NEW ORLEANS (June 7, 2010 - Washington Post)—The Somethin' Else Cafe in New Orleans unveiled new menus just weeks ago. Already, they are filled with broken promises.
Jumbo shrimp is no longer on hand to fill a basket that should have eight pieces. Customers can get only one crab cake, not two, for $13. And "The Trinity," an omelet with shrimp, crabmeat and fried fresh catch, has become harder to guarantee.
Enter the humble Louisiana crawfish, a small, lobster-like creature, also known as crayfish.
As other crustaceans have slipped down the restaurant's menu because they thrive in the third of the Gulf of Mexico that has been closed to fishing, the crawfish, found in freshwaters not yet tainted on the western side of the state's coast, has clawed its way to a more prominent position. Crab-and-corn soup has become crawfish-and-corn soup. A seafood gumbo that once featured generous portions of crab and shrimp is now packed with even more crawfish meat.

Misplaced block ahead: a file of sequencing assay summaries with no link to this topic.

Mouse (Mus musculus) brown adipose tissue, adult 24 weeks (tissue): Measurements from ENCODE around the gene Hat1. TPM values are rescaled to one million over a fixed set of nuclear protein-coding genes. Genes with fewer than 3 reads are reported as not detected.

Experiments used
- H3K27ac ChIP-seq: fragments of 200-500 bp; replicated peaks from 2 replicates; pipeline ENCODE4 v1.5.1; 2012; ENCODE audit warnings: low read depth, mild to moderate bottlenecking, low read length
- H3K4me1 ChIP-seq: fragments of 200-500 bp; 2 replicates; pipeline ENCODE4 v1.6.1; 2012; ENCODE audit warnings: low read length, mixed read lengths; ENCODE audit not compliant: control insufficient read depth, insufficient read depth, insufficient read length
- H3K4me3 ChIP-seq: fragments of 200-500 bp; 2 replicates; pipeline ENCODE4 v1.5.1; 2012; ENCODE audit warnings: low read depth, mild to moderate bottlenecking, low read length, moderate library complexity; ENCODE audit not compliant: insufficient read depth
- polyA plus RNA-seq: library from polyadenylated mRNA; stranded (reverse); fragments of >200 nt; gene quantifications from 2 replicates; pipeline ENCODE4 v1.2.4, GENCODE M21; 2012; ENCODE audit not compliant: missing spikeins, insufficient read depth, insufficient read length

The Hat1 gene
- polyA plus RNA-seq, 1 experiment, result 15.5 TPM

If any place can serve as an instant gauge of how the oil spill has altered Louisiana's seafood industry, it is New Orleans, where servers shuck oysters by hand, gloveless and confident.